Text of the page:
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Brig. Gen. David G. Perkins commander of the Joint Multinational Training Command, addresses the first Sustainable Range Program Conference in Europe in Amberg, Germany.

Brig. Gen. David G. Perkins commander of the Joint Multinational Training Command, addresses the first Sustainable Range Program Conference in Europe in Amberg, Germany. (Steve Roark / Courtesy of U.S. Army)

Brig. Gen. David G. Perkins commander of the Joint Multinational Training Command, addresses the first Sustainable Range Program Conference in Europe in Amberg, Germany.

Brig. Gen. David G. Perkins commander of the Joint Multinational Training Command, addresses the first Sustainable Range Program Conference in Europe in Amberg, Germany. (Steve Roark / Courtesy of U.S. Army)

Nate Whelan, Integrated Training Area Management director, says the Army is looking at areas for the Stryker to maneuver and train that are currently off-limits.

Nate Whelan, Integrated Training Area Management director, says the Army is looking at areas for the Stryker to maneuver and train that are currently off-limits. (Steve Roark / Courtesy of U.S. Army)

GRAFENWÖHR, Germany — The imminent arrival of “land-hungry” Stryker armored personnel carriers has the range staff at Grafenwöhr Training Area looking for some wide-open spaces.

Providing enough training room for the ultra-mobile, eight-wheeled vehicles was one of several topics discussed at a workshop in Amberg this week, according to Nate Whelan, the U.S. Army Europe Integrated Training Areas Management program manager.

An undisclosed number of 2nd Cavalry Regiment Strykers are due to leave Fort Lewis, Wash., in June to join the Stryker brigade’s 3,100 soldiers, who are arriving at Vilseck this month.

“The thing about the Stryker vehicle is it is very land hungry and very maneuverable,” Whelan said. “We are researching where the vehicle can go. We are looking to open up more maneuver space.”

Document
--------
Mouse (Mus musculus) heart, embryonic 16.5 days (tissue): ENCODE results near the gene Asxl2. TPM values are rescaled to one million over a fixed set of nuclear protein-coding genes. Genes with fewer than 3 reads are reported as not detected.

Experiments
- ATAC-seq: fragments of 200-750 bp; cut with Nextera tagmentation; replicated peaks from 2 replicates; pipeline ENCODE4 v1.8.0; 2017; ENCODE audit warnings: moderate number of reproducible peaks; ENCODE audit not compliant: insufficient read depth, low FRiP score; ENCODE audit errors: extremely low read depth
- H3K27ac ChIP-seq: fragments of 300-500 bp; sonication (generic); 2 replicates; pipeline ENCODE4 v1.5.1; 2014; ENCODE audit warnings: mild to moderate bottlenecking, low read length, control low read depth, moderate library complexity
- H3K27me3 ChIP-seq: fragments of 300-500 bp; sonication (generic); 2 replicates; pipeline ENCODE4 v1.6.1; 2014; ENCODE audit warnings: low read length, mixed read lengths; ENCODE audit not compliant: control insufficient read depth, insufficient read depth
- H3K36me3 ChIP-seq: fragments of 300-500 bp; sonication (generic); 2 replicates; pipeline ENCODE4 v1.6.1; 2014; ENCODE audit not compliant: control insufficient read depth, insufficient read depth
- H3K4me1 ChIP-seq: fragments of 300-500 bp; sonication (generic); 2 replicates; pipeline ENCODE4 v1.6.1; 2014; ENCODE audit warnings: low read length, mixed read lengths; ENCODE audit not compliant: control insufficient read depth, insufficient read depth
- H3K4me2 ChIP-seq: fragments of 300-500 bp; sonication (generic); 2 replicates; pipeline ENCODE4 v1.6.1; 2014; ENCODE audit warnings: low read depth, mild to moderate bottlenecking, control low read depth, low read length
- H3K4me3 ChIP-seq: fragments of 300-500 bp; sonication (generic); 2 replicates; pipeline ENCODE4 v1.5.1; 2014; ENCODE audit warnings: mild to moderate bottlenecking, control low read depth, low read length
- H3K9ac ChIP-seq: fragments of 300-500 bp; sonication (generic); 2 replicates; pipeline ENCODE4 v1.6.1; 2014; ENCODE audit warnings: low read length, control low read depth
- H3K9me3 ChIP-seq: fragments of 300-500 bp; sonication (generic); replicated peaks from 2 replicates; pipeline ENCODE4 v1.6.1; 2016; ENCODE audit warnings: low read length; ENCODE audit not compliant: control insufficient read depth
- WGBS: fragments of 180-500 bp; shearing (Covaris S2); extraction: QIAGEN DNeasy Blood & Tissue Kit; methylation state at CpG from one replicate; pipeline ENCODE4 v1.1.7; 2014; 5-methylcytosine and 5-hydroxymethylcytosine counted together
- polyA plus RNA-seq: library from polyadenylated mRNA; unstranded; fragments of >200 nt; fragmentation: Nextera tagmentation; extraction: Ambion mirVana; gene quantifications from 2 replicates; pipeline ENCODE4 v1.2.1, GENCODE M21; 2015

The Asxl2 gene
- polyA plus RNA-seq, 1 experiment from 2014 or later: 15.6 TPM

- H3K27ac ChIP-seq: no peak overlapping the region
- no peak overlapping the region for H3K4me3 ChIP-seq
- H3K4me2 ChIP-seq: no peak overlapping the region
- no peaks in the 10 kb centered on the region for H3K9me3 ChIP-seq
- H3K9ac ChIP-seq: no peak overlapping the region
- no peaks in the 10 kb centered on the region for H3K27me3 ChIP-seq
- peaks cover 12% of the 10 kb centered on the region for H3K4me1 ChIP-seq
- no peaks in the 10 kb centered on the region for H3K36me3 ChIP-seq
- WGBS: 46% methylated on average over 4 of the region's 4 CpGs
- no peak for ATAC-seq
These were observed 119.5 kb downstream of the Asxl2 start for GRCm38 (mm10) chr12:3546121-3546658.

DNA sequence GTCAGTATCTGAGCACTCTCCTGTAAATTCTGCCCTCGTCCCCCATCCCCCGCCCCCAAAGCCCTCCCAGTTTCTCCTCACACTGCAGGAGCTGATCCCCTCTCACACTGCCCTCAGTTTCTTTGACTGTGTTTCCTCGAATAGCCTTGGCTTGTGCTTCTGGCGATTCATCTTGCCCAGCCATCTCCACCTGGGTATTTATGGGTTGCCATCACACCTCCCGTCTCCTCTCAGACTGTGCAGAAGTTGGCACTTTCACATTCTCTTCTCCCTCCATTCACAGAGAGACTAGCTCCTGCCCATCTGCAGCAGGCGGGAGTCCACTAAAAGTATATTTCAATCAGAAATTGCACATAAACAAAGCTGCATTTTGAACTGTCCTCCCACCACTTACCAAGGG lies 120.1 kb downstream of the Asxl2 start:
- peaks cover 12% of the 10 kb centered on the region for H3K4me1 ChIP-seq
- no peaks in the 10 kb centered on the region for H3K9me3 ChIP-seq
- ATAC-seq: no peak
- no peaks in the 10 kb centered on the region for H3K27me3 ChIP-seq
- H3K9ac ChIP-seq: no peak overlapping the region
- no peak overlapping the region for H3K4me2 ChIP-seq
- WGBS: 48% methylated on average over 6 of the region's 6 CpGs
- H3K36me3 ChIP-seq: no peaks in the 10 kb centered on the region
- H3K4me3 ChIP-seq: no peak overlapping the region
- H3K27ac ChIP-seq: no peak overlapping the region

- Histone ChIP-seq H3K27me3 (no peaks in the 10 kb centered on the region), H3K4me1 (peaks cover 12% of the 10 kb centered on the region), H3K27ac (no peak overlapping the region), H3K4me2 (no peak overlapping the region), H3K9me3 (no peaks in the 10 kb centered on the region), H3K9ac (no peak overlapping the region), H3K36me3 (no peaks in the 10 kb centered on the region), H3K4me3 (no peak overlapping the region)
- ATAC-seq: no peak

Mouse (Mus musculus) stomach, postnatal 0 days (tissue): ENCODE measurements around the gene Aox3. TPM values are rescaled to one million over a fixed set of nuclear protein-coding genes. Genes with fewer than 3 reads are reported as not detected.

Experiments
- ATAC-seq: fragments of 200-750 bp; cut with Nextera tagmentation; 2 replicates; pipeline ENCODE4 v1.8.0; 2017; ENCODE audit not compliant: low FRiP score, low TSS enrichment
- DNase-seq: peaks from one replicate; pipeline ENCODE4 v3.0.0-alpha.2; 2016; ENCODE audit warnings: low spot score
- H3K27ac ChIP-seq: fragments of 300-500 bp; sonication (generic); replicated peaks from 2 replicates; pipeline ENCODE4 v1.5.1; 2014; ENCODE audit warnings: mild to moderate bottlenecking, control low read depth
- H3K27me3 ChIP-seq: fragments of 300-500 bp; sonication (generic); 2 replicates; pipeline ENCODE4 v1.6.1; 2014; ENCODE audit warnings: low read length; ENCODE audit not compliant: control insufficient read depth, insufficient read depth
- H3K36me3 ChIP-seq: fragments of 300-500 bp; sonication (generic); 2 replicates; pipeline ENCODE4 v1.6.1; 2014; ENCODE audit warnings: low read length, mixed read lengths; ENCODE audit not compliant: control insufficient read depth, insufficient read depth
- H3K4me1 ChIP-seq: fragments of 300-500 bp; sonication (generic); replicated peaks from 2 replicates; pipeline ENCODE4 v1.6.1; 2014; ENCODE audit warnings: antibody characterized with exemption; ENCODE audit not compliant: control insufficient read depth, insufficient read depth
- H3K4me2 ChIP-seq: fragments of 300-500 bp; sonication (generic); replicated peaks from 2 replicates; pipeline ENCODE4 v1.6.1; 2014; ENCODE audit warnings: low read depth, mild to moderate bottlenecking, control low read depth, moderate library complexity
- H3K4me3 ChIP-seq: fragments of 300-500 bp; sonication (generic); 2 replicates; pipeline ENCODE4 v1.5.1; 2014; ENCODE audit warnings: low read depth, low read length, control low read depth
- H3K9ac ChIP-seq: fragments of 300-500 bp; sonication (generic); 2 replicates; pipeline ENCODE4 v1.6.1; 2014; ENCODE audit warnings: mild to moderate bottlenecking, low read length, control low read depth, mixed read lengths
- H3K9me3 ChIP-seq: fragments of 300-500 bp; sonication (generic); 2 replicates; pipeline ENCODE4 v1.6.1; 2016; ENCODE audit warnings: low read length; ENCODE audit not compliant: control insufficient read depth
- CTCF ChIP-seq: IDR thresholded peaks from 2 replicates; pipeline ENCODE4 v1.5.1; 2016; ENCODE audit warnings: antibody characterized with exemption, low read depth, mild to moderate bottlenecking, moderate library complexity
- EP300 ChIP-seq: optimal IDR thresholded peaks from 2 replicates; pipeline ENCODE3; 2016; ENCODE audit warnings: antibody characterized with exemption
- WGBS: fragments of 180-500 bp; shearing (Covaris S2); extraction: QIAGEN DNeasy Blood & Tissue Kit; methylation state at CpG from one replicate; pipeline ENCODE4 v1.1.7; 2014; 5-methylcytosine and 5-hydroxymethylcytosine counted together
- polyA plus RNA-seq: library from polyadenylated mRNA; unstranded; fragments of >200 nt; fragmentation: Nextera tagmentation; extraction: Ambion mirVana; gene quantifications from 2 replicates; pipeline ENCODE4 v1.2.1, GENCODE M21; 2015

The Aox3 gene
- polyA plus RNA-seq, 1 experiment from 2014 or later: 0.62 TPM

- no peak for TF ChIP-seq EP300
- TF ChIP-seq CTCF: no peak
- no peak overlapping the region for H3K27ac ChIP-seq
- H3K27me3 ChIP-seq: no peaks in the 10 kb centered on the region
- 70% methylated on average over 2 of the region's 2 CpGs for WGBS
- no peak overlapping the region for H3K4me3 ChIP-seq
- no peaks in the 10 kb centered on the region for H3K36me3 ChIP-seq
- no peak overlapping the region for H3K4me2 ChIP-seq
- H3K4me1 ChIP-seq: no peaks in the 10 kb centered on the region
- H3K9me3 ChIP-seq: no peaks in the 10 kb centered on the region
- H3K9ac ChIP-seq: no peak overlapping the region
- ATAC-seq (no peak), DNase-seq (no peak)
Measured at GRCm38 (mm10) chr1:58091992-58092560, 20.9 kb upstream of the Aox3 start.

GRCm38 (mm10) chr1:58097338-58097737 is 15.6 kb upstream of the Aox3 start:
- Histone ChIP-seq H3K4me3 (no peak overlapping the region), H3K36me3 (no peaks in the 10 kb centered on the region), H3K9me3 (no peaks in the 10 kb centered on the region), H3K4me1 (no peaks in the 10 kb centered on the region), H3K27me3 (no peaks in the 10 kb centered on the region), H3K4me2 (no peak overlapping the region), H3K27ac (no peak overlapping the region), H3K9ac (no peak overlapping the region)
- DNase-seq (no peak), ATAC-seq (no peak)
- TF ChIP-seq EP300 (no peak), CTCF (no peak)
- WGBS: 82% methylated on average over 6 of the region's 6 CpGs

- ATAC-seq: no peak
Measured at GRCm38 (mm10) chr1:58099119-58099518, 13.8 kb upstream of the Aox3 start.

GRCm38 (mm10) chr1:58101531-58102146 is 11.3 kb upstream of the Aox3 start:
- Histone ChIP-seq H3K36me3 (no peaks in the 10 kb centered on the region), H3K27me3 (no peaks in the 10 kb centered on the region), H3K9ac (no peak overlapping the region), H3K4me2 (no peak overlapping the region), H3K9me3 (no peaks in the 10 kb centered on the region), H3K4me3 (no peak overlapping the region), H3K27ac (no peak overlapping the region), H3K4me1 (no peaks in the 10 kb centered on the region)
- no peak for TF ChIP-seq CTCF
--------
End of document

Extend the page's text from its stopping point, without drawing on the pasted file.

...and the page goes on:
The Stryker is supposed to have a 40-kilometer by 20-kilometer “box” — roughly 308 square miles — for maneuver training, he said.

“There is not space for that (at U.S. training areas in Europe), but we have found a lot of creative solutions (including) using other host-nation training areas,” Whelan said.

USAREUR also is looking to create more maneuver space within U.S. training areas such as Grafenwöhr and Hohenfels, said Whelan, who could not provide data on the exact amount of maneuver space available within the training areas.

“I would not say that we will be clearing forest ... . What we are doing is trying to optimize the maneuver space,” he said. “The areas that are open to maneuver, we are trying to make sure all those areas stay open.”

Whelan said the Army also is looking at areas that are currently off-limits.

“Some places where there are stakes in the ground, that used to be tree nurseries, for example. The stakes might be pulled out and the areas opened up for maneuver,” he said.

The Integrated Training Areas Management program, with a $5 million annual budget, has more than 100 projects under way on U.S. training areas in Europe, he said.

“Seventy percent of the projects are land rehabilitation such as erosion control and repairing areas that have been used for training,” he said.

The other 30 percent involve developing databases, Whelan said. “We are also looking at building databases for forward operating sites in Bulgaria and Romania (which the U.S. recently negotiated agreements to use for training),” Whelan said.

Another person who attended the Amberg workshop, USAREUR Range and Training Land Program manager Steve Kennedy, said the unofficial theme of the meeting was the impact of transformation on range infrastructure in Europe.

“We are transitioning from a heavy centric force with a lot of tanks and Bradley fighting vehicles to a more infantry-centric force,” Kennedy said. “We have to reconfigure the ranges that were set up for Bradleys and tanks to support the Strykers and the (Vicenza, Italy-based) 173rd Airborne Brigade.”

Grafenwöhr, for example, already has received funding for an urban assault course, to be built in 2006. An instrumented shoot house with cameras and high-tech after-action review facilities would soon be built, and a tank range will be converted to a sniper range in 2008, he said.

Other participants in the workshop included personnel from the Department of the Army’s training section, USAREUR’s Department of Public Works, Training and Support Activities Europe and the Integrated Training Area Management office, U.S. Army Corps of Engineers as well as German Forest Service representatives and environmental and construction engineers, he said.

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Seth Robson is a Tokyo-based reporter who has been with Stars and Stripes since 2003. He has been stationed in Japan, South Korea and Germany, with frequent assignments to Iraq, Afghanistan, Haiti, Australia and the Philippines.

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